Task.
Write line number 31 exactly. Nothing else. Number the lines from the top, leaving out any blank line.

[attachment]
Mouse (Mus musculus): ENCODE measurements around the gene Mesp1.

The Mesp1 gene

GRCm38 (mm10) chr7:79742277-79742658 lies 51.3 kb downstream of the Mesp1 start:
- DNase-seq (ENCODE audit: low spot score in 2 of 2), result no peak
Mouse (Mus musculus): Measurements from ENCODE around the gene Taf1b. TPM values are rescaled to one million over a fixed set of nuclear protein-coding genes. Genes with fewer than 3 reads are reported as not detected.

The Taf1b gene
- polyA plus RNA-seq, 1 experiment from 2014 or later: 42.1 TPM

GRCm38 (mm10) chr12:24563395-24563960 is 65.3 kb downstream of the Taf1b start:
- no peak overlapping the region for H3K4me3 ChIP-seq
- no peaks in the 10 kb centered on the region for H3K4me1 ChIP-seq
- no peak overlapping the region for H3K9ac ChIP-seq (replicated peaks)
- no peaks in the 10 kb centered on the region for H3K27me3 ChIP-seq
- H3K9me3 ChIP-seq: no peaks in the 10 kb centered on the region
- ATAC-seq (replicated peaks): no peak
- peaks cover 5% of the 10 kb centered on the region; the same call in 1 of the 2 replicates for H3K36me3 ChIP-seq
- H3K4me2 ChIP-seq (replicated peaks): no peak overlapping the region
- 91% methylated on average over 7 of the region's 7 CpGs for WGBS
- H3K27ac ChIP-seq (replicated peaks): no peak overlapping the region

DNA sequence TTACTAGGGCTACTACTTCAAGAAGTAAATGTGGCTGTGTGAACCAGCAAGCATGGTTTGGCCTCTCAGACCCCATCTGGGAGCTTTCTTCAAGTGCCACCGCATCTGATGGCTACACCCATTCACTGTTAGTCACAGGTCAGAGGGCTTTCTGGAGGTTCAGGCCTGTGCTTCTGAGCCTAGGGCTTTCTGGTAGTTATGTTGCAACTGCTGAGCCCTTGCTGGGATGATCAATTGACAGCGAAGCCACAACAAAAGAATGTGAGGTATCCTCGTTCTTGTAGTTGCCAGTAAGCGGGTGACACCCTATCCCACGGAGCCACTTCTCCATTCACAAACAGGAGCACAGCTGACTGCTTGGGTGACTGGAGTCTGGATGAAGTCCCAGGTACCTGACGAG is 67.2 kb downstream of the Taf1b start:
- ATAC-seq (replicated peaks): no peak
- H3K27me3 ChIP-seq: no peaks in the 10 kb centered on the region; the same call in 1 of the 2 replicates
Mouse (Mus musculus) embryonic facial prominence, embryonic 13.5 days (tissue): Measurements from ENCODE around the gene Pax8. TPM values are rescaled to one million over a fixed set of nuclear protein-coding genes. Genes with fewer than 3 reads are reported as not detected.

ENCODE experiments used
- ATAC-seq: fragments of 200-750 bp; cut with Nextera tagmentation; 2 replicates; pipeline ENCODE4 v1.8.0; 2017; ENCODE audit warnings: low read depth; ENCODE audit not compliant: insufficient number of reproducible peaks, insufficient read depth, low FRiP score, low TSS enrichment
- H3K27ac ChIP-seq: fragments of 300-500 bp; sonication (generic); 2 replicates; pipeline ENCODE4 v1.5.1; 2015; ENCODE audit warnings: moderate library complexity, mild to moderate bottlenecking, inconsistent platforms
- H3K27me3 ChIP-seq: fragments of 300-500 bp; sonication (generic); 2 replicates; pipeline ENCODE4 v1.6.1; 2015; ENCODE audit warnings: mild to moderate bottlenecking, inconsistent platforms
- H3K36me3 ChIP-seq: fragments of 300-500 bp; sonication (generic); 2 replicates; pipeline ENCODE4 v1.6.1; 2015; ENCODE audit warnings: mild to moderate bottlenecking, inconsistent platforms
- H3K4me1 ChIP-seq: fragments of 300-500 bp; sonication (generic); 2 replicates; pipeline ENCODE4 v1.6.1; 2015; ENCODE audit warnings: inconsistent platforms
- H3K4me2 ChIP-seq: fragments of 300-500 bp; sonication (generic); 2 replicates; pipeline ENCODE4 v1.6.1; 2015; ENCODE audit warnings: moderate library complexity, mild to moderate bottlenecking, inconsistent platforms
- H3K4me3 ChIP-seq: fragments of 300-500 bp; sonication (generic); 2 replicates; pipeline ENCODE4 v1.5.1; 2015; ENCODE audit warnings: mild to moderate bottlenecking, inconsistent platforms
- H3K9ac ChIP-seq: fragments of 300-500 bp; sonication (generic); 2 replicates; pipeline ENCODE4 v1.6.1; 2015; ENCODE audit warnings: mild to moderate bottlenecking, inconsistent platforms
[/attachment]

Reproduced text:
- H3K9ac ChIP-seq: fragments of 300-500 bp; sonication (generic); 2 replicates; pipeline ENCODE4 v1.6.1; 2015; ENCODE audit warnings: mild to moderate bottlenecking, inconsistent platforms